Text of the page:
We all have moments of despair, but there are also the days when the sun peaks through the clouds and we stop and say, “You know, God really is here and working among us. I’m not alone at all.” It’s these moments that we have to capitalize on. These feelings of new life, of resurrection, can transform our lives and the lives of others.
The last month has been rough for me. I have often felt like everything is going the opposite way it should. But today, I realize that Jesus is here. It’s not that I didn’t believe that before—of course, I did—but today I feel like he is sitting next to me. When I think about Jesus’ presence among us, about his resurrected life, I imagine how Mary Magdalene must have felt upon seeing the resurrected Jesus. John’s Gospel records:
“Mary stood outside at the tomb, weeping. Then, while she was weeping, she bent over to look into the tomb, and she saw two angels in white, seated one at the head and one at the feet where the body of Jesus had been lying. And they said to her, ‘Woman, why are you weeping?’ She said to them, ‘They have taken away my Lord, and I do not know where they have put him!’ When she had said these things, she turned around and saw Jesus standing there, and she did not know that it was Jesus. Jesus said to her, ‘Woman, why are you weeping? Who are you looking for?’ She thought that it was the gardener, and said to him, ‘Sir, if you have carried him away, tell me where you have put him, and I will take him.’ Jesus said to her, ‘Mary.’ She turned around and said to him in Aramaic, ‘Rabboni’ (which means ‘Teacher’). Jesus said to her, ‘Do not touch me, for I have not yet ascended to the Father. But go to my brothers and tell them, “I am ascending to my Father and your Father, and my God and your God.” ’ Mary Magdalene came and announced to the disciples, ‘I have seen the Lord.’” (John 20:11–18 LEB).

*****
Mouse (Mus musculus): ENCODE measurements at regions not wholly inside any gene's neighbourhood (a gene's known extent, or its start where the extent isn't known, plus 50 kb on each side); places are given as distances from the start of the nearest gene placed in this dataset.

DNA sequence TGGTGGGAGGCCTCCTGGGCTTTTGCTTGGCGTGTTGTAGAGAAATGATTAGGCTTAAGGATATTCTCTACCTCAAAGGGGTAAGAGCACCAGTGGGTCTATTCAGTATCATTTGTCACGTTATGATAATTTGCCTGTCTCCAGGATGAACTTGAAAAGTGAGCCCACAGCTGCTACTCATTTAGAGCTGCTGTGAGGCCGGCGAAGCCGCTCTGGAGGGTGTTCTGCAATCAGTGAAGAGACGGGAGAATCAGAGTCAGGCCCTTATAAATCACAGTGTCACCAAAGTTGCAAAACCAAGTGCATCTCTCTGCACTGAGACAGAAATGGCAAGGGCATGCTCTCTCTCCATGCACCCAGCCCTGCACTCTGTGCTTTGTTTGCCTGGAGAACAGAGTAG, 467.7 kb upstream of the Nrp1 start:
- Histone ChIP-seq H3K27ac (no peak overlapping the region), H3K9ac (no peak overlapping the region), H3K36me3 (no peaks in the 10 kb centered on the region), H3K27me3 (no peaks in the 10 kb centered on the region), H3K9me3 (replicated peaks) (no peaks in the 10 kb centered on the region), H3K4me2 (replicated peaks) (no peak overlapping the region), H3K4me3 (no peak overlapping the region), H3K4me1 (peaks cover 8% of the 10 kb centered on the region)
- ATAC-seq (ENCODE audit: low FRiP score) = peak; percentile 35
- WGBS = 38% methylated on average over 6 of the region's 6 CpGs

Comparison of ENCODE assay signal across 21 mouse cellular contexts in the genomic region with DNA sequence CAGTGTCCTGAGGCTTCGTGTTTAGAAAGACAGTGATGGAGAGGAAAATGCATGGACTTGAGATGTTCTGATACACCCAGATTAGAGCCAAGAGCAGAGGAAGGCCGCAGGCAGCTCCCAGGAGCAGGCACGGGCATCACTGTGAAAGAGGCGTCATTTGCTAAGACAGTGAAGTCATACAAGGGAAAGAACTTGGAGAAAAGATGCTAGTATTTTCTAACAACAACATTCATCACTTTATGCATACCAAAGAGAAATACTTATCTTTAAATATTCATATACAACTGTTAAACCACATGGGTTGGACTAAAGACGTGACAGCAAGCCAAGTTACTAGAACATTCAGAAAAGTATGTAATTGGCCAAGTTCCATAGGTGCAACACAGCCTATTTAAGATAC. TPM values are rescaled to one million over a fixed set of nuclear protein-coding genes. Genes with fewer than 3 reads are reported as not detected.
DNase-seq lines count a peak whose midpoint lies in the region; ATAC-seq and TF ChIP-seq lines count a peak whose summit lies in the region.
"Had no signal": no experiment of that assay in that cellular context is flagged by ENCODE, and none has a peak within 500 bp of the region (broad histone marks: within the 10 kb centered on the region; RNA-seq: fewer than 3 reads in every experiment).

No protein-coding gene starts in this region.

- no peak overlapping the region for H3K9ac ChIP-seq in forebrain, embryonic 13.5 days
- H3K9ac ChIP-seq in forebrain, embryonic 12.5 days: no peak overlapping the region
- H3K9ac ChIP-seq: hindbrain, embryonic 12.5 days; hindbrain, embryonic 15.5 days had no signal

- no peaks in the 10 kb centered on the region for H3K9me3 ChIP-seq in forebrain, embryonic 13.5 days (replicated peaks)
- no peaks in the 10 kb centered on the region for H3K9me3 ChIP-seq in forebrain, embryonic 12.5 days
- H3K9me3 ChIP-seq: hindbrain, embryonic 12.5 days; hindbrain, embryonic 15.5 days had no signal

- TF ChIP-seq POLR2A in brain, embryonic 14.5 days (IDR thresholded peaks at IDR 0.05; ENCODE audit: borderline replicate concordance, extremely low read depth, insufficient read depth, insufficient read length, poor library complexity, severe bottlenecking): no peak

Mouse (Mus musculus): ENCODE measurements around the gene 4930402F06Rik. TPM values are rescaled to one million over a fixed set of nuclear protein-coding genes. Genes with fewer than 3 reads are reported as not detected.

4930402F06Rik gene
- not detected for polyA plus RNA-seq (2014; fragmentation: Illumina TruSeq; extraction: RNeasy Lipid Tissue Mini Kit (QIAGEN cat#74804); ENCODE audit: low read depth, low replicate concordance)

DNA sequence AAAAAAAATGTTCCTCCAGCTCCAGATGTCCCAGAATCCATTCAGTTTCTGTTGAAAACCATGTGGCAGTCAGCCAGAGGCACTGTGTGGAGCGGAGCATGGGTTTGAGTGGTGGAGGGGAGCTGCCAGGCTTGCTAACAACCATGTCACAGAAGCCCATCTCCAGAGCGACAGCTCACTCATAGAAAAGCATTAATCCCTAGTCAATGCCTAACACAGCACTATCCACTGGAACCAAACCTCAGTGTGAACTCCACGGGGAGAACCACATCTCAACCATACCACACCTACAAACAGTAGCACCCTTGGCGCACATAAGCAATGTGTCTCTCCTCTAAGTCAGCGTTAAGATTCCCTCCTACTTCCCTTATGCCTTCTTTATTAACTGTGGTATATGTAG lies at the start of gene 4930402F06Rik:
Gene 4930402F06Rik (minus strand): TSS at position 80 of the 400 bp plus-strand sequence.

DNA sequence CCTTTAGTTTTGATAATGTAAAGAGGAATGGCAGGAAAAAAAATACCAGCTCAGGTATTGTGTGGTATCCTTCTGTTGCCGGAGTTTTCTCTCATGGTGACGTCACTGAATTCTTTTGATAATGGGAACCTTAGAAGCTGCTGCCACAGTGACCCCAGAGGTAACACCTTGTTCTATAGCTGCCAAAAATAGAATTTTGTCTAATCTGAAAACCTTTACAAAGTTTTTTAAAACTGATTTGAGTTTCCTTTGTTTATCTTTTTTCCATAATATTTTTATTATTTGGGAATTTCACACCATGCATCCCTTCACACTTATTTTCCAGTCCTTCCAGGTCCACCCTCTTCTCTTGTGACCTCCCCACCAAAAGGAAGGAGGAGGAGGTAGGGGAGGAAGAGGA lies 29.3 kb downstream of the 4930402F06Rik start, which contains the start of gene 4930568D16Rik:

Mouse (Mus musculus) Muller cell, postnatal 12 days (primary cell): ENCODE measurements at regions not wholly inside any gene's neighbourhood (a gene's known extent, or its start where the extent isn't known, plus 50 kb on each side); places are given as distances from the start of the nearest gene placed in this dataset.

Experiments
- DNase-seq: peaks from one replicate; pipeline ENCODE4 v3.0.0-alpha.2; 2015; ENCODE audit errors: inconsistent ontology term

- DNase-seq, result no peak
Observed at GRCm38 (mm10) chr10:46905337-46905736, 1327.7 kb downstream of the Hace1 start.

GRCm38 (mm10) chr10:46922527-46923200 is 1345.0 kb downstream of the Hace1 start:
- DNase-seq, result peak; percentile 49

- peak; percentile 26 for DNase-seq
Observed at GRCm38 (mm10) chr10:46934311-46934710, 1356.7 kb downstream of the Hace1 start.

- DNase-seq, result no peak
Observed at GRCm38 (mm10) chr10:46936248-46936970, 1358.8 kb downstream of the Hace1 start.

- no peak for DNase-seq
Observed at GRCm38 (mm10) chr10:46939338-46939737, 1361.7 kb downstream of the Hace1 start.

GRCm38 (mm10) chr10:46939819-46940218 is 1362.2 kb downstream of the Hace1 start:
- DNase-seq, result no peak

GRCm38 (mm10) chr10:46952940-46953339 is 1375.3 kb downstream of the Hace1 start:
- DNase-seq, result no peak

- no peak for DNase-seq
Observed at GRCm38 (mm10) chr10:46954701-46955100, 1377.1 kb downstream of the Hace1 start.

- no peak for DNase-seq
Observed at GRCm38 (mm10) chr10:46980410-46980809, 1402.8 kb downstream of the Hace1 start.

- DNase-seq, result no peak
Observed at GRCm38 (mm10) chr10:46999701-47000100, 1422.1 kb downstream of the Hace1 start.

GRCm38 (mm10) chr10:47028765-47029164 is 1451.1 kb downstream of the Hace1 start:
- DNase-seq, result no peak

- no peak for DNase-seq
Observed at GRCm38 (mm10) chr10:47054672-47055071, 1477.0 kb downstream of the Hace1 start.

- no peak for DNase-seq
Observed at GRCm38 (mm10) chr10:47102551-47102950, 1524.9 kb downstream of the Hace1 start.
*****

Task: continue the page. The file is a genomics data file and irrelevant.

When you encounter the living Jesus, in the midst of despair, everything changes.
Here’s how my viewpoint recently changed: I just had the wonderful opportunity of announcing that the organization I lead, Jesus’ Economy, will be able to fund two church planters in northern India for another year. For us, reaching this goal was huge and difficult. And honestly, I wasn’t sure if we would make it. But I also couldn’t bear the thought of not living up to our commitment to fund these two church planters for three years.
The prompting of being on mission for Jesus, in proclamation of his resurrection, is what kept me going through this rough patch. And God coming through inspired me.
I believe the resurrected Jesus will keep you going, no matter what you’re going through.
I often think of what various holidays are like for those serving Jesus around the world—and of course, I especially think of our church planters in northern India.
Our church planters in northern India are living self-sacrificially everyday, spreading the gospel to those who have never heard Jesus’ name. Their lives are living testimonies of who Jesus is. And this puts it all in perspective for me: all of my difficulties do not remotely compare to their hardships. And yet, they get the splendid opportunity of seeing Jesus work everyday—which really makes it all worth it.